Monday morning had arrived, another beautiful sunny day in Seoul. With only a couple of hours of sleep and a quick breakfast from the 7/11 we all hopped on the metro to visit our second university of the trip: Korea University.
Text by: Jasper Mol
After a short walk from the metro station we arrived at the university campus. The campus felt very wide and American, the buildings were well-spaced and impressive. Both the average height of our group and the fact that most of us looked slightly hungover, made us easy to be recognized by our guides. They briefly introduced themselves and immediately relieved me from some of my hungover related headache by commenting on the symmetry of the university campus, which any true econometrician can appreciate. After this they started their tour and led us through some of the university’s buildings. During the tour they also told us about their rivalry with Yonsei University, which we visited earlier, and about all the reasons why Korea University is the better of the two. A little propaganda has never hurt anyone, right?
Next the university had arranged a guest lecture from Prof. Dr. Myoung-Jae Lee, an econometrics professor who has been affiliated with Tilburg University in the past. There was a small problem with the reservation of the lecture room, so we were told to wait in a different room until the original one became available. This was more than enough time for our very own doctor, Bas Dietzenbacher, to fire up the computer and surprise us with a brief introduction to his recently finished PhD research. After Bas wrapped up his presentation, we were told the room was ready and it was time for our, now second, guest lecture. Professor Lee spoke about difference in differences, a method used to isolate and measure treatment effects by studying the differential effects between a treatment group and a control group. During the lecture I noticed that various people were battling against sleep and were coming up with increasingly more creative ways to stay awake. Fortunately, the professor also noticed this and decided to skip the second hour of the lecture. He told us to follow his assistants to a nearby Chinese restaurant for lunch and, not knowing yet what we were up to, we agreed to join him later that afternoon for a hike over the old city wall. At the restaurant we were overloaded with different dishes, most of which were unclear to me what they exactly were. Even our very own Chinese expert, Wenxin, was not sure about the contents of the dishes.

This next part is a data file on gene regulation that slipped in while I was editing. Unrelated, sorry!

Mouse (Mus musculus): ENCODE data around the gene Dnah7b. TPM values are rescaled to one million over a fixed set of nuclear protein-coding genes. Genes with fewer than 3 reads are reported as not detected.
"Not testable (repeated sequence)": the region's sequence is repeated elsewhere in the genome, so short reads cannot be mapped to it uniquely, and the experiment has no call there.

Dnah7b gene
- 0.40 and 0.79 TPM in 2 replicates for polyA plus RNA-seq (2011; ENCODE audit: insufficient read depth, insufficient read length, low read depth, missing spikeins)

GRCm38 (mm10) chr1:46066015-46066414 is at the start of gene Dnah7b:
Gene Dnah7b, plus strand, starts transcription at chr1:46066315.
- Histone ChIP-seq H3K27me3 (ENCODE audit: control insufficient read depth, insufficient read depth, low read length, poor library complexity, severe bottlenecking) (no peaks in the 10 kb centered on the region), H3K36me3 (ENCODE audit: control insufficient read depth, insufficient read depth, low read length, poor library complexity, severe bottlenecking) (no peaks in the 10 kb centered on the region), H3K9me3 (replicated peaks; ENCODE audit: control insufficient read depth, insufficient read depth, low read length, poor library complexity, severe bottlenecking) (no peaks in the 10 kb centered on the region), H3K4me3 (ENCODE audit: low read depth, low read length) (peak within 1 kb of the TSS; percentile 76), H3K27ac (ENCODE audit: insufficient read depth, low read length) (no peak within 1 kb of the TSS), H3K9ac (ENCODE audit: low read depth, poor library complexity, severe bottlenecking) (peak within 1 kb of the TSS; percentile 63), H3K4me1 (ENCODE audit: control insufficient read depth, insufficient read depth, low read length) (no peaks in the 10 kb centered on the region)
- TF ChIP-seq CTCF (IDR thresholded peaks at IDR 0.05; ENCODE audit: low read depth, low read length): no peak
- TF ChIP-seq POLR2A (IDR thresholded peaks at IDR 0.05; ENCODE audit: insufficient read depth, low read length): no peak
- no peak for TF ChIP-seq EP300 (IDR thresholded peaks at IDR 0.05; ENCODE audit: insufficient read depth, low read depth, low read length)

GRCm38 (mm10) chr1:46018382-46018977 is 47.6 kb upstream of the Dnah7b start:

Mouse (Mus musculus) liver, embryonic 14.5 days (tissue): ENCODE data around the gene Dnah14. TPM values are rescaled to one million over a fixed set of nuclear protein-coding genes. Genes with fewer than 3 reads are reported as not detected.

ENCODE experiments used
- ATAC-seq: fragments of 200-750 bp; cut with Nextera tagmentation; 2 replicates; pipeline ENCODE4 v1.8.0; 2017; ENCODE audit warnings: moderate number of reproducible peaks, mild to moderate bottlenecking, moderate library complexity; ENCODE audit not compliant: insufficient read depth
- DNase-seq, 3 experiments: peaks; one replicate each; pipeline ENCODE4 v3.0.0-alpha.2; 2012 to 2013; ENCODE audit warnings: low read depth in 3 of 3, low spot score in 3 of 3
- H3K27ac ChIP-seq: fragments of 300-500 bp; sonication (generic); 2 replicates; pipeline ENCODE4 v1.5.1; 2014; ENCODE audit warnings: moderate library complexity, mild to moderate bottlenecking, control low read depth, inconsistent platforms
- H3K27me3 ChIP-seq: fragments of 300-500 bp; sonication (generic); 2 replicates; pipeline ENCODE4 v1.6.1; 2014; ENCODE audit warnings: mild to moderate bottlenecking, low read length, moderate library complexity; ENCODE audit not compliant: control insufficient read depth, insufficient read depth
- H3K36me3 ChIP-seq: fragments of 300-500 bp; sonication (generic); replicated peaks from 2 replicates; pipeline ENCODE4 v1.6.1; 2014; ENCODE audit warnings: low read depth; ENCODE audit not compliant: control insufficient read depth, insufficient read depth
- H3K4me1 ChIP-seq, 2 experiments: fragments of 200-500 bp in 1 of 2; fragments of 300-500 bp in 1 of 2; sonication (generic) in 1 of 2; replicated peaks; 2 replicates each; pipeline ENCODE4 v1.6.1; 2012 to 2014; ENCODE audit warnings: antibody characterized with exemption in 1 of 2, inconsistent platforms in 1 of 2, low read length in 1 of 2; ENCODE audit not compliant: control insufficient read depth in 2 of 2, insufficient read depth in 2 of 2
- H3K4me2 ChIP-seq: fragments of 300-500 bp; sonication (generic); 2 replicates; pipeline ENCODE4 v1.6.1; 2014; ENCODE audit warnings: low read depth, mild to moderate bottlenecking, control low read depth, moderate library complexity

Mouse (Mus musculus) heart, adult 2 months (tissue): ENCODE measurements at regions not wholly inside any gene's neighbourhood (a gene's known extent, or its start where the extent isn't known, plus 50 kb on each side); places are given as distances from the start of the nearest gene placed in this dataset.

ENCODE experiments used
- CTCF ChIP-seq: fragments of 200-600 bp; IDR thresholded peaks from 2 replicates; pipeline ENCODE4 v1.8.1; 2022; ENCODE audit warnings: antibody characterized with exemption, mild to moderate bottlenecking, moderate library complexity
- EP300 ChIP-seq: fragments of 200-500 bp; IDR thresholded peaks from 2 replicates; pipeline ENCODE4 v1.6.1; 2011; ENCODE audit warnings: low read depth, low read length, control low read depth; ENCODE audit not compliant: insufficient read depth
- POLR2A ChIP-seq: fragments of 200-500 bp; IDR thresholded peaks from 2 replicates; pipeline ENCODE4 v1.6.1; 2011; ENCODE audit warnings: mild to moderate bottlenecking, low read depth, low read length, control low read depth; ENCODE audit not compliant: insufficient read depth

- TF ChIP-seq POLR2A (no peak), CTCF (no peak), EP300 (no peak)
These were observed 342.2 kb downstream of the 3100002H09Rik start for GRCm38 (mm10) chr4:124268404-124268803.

With a full belly I decided to travel back to the hostel to freshen myself up before the hike. There was no real time to relax though, the professor was already ready for us and he was not keen on waiting. After everyone arrived at the agreed location, we immediately noticed a person’s height is not a direct indicator of their walking speed. Apparently, we were dealing with the Korean speedy Gonzales and it seemed like we were aiming for a record time to cover the track. About 50% of the group decided somewhere on the hike it was no use to try and keep up and turned around. I figured I could not be beaten by someone 2/3rd my height and thus stuck with the professor during the two-hour hike.
Once we got down again, we thanked the professor for his time and went our own way. The eleven of us decided to have diner at a Thai restaurant where it was clear the dishes at this restaurant were meant for sharing. However, being the typical Dutchmen, we all ordered our own dishes and shared as little as possible. I ordered some noodles with shrimp and tried a sip of Guus’ ‘spicy’ noodles broth of which the flavor is best resembled by a full spoon of sambal. Luckily, I had some soju and Cass to cool my taste buds and an hour later we got back to the hostel. Here a big group was playing a drinking game called: ‘Vikingen’, which I can assure you looks, and especially sounds, very strange to anyone unfamiliar with the game. After a while they went out to the group’s favorite bar, Zen. I decided it was time to go to bed early since we had a rather physically demanding day ahead.